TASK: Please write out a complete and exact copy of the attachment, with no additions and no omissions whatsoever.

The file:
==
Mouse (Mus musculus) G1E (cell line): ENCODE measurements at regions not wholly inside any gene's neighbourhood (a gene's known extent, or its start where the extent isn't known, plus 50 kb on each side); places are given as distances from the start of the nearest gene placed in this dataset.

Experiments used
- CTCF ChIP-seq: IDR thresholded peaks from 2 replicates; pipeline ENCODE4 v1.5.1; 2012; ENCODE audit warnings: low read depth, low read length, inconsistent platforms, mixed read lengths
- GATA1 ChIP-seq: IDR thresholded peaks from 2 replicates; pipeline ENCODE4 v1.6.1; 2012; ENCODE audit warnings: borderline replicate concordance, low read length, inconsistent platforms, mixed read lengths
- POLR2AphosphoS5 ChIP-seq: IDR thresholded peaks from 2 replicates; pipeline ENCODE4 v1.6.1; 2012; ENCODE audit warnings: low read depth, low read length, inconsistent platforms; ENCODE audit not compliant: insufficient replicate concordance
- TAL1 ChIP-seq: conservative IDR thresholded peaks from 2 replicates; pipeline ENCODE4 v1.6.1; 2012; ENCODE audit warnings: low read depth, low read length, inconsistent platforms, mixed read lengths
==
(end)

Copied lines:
Mouse (Mus musculus) G1E (cell line): ENCODE measurements at regions not wholly inside any gene's neighbourhood (a gene's known extent, or its start where the extent isn't known, plus 50 kb on each side); places are given as distances from the start of the nearest gene placed in this dataset.

Experiments used
- CTCF ChIP-seq: IDR thresholded peaks from 2 replicates; pipeline ENCODE4 v1.5.1; 2012; ENCODE audit warnings: low read depth, low read length, inconsistent platforms, mixed read lengths
- GATA1 ChIP-seq: IDR thresholded peaks from 2 replicates; pipeline ENCODE4 v1.6.1; 2012; ENCODE audit warnings: borderline replicate concordance, low read length, inconsistent platforms, mixed read lengths
- POLR2AphosphoS5 ChIP-seq: IDR thresholded peaks from 2 replicates; pipeline ENCODE4 v1.6.1; 2012; ENCODE audit warnings: low read depth, low read length, inconsistent platforms; ENCODE audit not compliant: insufficient replicate concordance
- TAL1 ChIP-seq: conservative IDR thresholded peaks from 2 replicates; pipeline ENCODE4 v1.6.1; 2012; ENCODE audit warnings: low read depth, low read length, inconsistent platforms, mixed read lengths